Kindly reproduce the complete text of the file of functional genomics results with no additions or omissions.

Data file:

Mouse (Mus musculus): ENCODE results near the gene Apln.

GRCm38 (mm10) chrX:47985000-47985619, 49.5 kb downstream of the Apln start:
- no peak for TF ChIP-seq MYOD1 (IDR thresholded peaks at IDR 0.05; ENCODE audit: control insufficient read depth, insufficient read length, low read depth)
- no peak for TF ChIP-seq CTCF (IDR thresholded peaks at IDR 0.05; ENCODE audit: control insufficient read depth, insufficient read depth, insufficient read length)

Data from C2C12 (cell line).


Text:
Mouse (Mus musculus): ENCODE results near the gene Apln.

GRCm38 (mm10) chrX:47985000-47985619, 49.5 kb downstream of the Apln start:
- no peak for TF ChIP-seq MYOD1 (IDR thresholded peaks at IDR 0.05; ENCODE audit: control insufficient read depth, insufficient read length, low read depth)
- no peak for TF ChIP-seq CTCF (IDR thresholded peaks at IDR 0.05; ENCODE audit: control insufficient read depth, insufficient read depth, insufficient read length)

Data from C2C12 (cell line).